The Simple Yet Effortless Approach to Personal Finance

In a post-pandemic world, the financial services sector will look forward to virtual services which will largely focus on meeting customer needs

The Simple Yet Effortless Approach to Personal Finance
Thus, a rapid rise of approximately three times in the number of new DEMAT accounts in FY21 (vs. FY20) opened post first wave of the pandemic is a clear reflection of an increase in interest in stock markets.

As the Indian economy begins to recover and reopen, many consumers are still scrambling to regain their financial footing. While the conventional wisdom is to sock away savings, that became an impossibility for many during the Covid-19 pandemic, as millions of people lost their jobs, small businesses were forced to shutter, and day-to-day living expenses piled up.

If there’s anything the pandemic taught us, it must be the dire need for financial resilience in times of uncertainty. Yet, at the same time, the pandemic blatantly revealed all the frailties in our financial foundations and stressed the need to fix the cracks before the building tumbles.

Regardless of the current, past, or future health effects of Covid-19, the pandemic has affected and will likely continue to affect personal finances for years to come. Creating a spending plan, prioritizing your spending, and using your resources efficiently will always be critical to your financial stability.

For example, during the second wave, the retail health insurance sector saw a spike in the number of new inquiries for new health insurance policies as the pandemic unravelled across the world. This comes as a blessing in disguise as it indicates that many have started taking the first steps towards covering themselves with basic insurance.

At the same time, people realized the importance of liquidity. As per RBI’s household finance survey in 2017, Indian’s invest 84% of household wealth in real estate and other physical goods, with 11% in gold and just about 5% in financial assets. The pandemic showed us that a liquid emergency fund is critical in times of uncertainty.

Thus, a rapid rise of approximately three times in the number of new DEMAT accounts in FY21 (vs. FY20) opened post first wave of the pandemic is a clear reflection of an increase in interest in stock markets.

However, with the scare of the new variant and no signs of another lockdown just yet, now is a good time to plan for debt management and become financially resilient. Most of these topics are being covered by new-age Fintech and Edtech companies. At the same time, these new-age fintechs are making way for innovative buy-now-pay-later (BNPL) products that provide a seamless digital check-out experience for e-commerce and run the risk of acting like a double-edged sword.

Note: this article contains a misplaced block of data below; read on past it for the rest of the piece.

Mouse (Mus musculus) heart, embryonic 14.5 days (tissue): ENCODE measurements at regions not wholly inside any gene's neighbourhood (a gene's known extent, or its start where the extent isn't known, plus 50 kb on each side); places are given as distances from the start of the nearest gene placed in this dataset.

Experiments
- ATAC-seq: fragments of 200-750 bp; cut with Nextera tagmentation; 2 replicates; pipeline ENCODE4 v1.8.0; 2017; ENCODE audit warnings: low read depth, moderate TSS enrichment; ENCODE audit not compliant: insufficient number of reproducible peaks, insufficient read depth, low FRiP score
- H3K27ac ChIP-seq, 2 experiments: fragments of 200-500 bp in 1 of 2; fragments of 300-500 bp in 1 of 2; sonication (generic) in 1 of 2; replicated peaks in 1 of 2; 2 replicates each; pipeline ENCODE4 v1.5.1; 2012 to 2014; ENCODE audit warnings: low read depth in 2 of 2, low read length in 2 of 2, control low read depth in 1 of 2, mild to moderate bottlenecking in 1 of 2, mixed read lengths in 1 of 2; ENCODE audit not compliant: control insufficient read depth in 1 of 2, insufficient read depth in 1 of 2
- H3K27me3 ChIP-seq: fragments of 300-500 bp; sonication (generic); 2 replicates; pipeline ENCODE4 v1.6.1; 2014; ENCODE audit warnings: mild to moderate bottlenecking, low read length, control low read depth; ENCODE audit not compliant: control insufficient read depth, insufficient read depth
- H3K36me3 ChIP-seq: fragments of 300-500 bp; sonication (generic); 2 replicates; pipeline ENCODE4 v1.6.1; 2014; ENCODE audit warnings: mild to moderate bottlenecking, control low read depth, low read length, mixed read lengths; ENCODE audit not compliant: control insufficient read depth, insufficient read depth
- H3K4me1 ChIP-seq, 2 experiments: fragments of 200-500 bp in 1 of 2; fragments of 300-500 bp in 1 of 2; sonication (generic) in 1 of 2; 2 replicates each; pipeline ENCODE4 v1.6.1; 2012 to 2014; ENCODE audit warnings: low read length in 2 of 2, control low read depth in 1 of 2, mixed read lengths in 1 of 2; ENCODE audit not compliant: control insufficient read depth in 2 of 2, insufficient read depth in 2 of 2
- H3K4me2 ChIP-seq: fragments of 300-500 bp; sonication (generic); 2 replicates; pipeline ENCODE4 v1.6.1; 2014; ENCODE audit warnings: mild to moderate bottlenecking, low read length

Thus, the ideal way to deal with such a situation would be to save before spending. This is easier said than done; however, this simple rule encompasses the entirety of personal finance. Covid 19 taught us it is essential to build up an emergency savings fund and create a financial plan, while it also highlighted the need to have a budget, however small it may be.

A few takeaways for beginners in the field of personal finance:

  • Put a blind 20-30% of your earnings aside, even 5% is a good start.
  • Keep in mind whether what you are buying is an asset or a liability and their shelf life. For example, a car may not be the best example of an asset, contrary to popular belief.
  • If you can afford to work towards multiple financial goals at once, then you should. However, your savings shouldn’t be compromised.

In a post-pandemic world, the financial services sector will look forward to virtual services which will largely focus on meeting customer needs. However, inculcating financial habits of saving money, having a budget, and understanding the formal banking methods remains a pain point in this generation. The basic tenet of financial planning, of thinking long term and spending less than you earn while keeping an emergency fund, is the thumb rule of managing one’s finance and can be a saving grace to many if followed consistently.

 

(The author is the Chief Executive Officer at Dinero – India’s first habit-building neobank that aims to help young professionals build stellar financial habits) 

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